Britney Spears' 'Blackout' Turns 10: How Her Worst Year Gave Us Her Best Album

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Britney Spears performs on stage during the 2007 MTV Video Music Awards held at The Palms Hotel and Casino on Sept. 9, 2007 in Las Vegas. 

In February 2007, Britney Spears walked into a California beauty salon and shaved her head in full view of the snapping paparazzi. After the iconic public meltdown, she checked into a rehab facility. In July 2007, she finalized her divorce from her husband of less than three years, dancer Kevin Federline. In September 2007, she ambled through an infamously terrible performance of a new single, “Gimme More,” at the MTV Video Music Awards. Not long after, she temporarily lost custody of her children. 

And yet on Oct. 25, 2007, she released the best and most influential album of her career, Blackout.

This unlikely product of Spears’ infamous 2007 is an eerie, funhouse mirror of an album, written by the best producers in the business, who were explicitly told not to write about Spears’ personal troubles. And yet no album of hers seems better matched to her personal state at the time of recording. “Gimme More” pretends to be about exhibitionism, but the haunting “gimme gimme” refrain underneath feels like the insatiable public grabbing at Spears. (“I’m tired of everybody touching me,” she said during her head-shaving incident.) 

“Radar,” “Get Naked (I Got a Plan),” and “Freakshow” depict Spears as having the voracious sexual appetite the public had been projecting onto her since she was a teenager. The album astutely strips Britney’s persona down to two main priorities, often repeated throughout: shaking her ass and making sure the male she’s addressing “rise(s) to the occasion.”

And in “Piece of Me,” producers Bloodshy & Avant, with cowriter Klas Ahlund, took a chance by giving Spears a kiss-off track that broke the rule about mentioning her personal life (“I’m Miss American Dream, since I was 17"). Spears and her team went with it. The resulting album gave us a refracted view of Spears’ life, a group art project about what other people thought being Britney Spears was like. And given that Spears herself had been decimated by her own media narrative, this seemed like the perfect artistic expression of Spears at the time. She had become more concept than person, Spears Inc. instead of Britney. Who better to express this than those watching it happen, rather than the one experiencing it?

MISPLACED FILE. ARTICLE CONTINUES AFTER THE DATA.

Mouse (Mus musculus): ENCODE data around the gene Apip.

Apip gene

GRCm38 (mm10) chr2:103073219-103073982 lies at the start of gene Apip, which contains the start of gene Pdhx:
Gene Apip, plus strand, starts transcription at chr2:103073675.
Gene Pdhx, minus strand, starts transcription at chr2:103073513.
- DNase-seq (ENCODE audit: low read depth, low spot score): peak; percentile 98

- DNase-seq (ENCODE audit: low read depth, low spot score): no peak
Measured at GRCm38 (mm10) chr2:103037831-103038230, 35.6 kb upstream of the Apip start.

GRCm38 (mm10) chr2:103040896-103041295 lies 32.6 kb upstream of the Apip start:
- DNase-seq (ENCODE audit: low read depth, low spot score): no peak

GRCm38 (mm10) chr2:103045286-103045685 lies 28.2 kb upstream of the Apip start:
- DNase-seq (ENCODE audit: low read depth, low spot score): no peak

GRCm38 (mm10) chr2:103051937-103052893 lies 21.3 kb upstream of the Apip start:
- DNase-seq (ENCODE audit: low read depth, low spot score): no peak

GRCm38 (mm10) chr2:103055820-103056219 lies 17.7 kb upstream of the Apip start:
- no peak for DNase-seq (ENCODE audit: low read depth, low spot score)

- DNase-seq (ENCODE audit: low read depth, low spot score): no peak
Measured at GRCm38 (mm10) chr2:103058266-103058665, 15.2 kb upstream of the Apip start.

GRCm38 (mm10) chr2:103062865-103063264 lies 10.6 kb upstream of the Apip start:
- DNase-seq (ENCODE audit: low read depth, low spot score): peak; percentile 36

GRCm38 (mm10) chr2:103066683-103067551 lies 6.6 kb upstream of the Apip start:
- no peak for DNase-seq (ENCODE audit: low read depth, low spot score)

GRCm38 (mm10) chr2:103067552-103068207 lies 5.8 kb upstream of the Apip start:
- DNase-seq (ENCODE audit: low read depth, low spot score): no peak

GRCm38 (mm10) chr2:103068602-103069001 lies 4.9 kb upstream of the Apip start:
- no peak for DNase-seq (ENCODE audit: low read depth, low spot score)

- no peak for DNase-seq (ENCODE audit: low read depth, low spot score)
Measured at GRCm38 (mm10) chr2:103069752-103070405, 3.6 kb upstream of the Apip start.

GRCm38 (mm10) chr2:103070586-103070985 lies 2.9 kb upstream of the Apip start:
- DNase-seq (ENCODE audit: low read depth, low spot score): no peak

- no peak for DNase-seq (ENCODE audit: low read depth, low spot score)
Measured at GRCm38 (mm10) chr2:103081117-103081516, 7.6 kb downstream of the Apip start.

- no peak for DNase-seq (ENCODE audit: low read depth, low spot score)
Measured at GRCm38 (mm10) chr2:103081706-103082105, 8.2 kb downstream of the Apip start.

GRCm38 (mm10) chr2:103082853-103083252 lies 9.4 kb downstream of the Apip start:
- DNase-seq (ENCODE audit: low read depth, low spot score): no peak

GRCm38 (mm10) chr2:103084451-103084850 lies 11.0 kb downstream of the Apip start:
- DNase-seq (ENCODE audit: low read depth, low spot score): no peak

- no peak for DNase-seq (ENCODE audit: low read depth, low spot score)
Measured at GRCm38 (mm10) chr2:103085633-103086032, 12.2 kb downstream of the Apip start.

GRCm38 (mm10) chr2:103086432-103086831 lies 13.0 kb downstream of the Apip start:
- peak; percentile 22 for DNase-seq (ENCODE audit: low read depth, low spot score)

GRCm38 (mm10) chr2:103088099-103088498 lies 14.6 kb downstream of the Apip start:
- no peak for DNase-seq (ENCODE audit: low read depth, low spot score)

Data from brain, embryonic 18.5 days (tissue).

Now, as Blackout turns 10, it stands as a masterpiece of her extraordinarily resilient career, a perfect piece of pop art of its time as well as a trend-setting record that brought EDM elements into the mainstream, where they still permeate today. In 2012, it became her sole album to join the archives of the Rock and Roll Hall of Fame. 

At the time Blackout dropped, it sounded like it came from the future—a dystopian and warped future, but nevertheless interesting. Pop radio had remained steeped in the pop-R&B influences that had also driven Spears’ music until then: The top songs of the year were Beyoncé’s “Irreplaceable” and Rihanna’s “Umbrella,” both beautifully sung grooves. Blackout offered crunchy beats that sounded like they were coming from a broken computer, classic dubstep wobbler effects, and Spears’ voice intentionally distorted in every way possible. Whether Spears could sing didn’t matter; her producers played her like an instrument.

That’s one of the more practical reasons that the opening line of the first song, “Gimme More,” is brilliant: “It’s Britney, bitch.” Instantly quotable, yes, but also a mere disclaimer—yes, this is actually Britney Spears. She is present and accounted for before her recognizable breathiness morphs seamlessly into a bass-toned, male sounding gurgle, then into a chorus of Britneys and back again during the repetitive chorus of the song.

“Piece of Me” became the second single and remains the rare Spears song that directly addresses the specifics of her public life. It starts with one of the album’s several emergency-space-vehicle sounds, then drops into a beat that brilliantly combines an almost-human gasp sound with an orgasmic, synthesized “yeah.” It features Spears sing-talking her way through some cleverly self-aware lyrics: “Don’t matter if I step on the scene or sneak away to the Philippines/They still gon’ put pictures of my derriere in the magazine.” And the chorus: “I’m Mrs. Lifestyles of the Rich and Famous/I’m Mrs. Oh My God That Britney’s Shameless.”

The album doesn’t go classic, melodic Britney until its tenth track, “Ooh Ooh Baby,” which eschews the futuristic soundscape for an intriguing pairing of throwback samples: the beat from Gary Glitter’s “Rock and Roll” and the guitar riff from The Turtles’ “Happy Together.” It also pairs two classic Britney words: “ooh” and “baby” (including a bridge full of nothing but “baby”s). It’s one of only two songs on the record for which Spears is credited as a cowriter.

The other song she’s credited on is the sleeper classic “Freakshow.” Its spoken verses, perfect for Spears’ whispery voice, are club-banger poetry: “On some superstar ish/Pushing hot Bugatti whips/Rocking new designer fits/We can do it if you wit’ it.” Though it was tragically never released as a single, “Freakshow” has remained a staple in Spears’ performances; it holds a place of honor in her nearly-four-years-running Las Vegas residency show as the number when she brings a member of the audience onstage to enjoy a playful striptease from her and her dancers. She cites it as one of her favorites: “It’s sassy,” she told The Fader. “And I love sassy.”

Lucky for us, she survived that horrific time in her life to bring us Blackout, and bounced back enough to still be performing songs from it today. If we’re even luckier, she might even bring us another Blackout-level record before she’s through.

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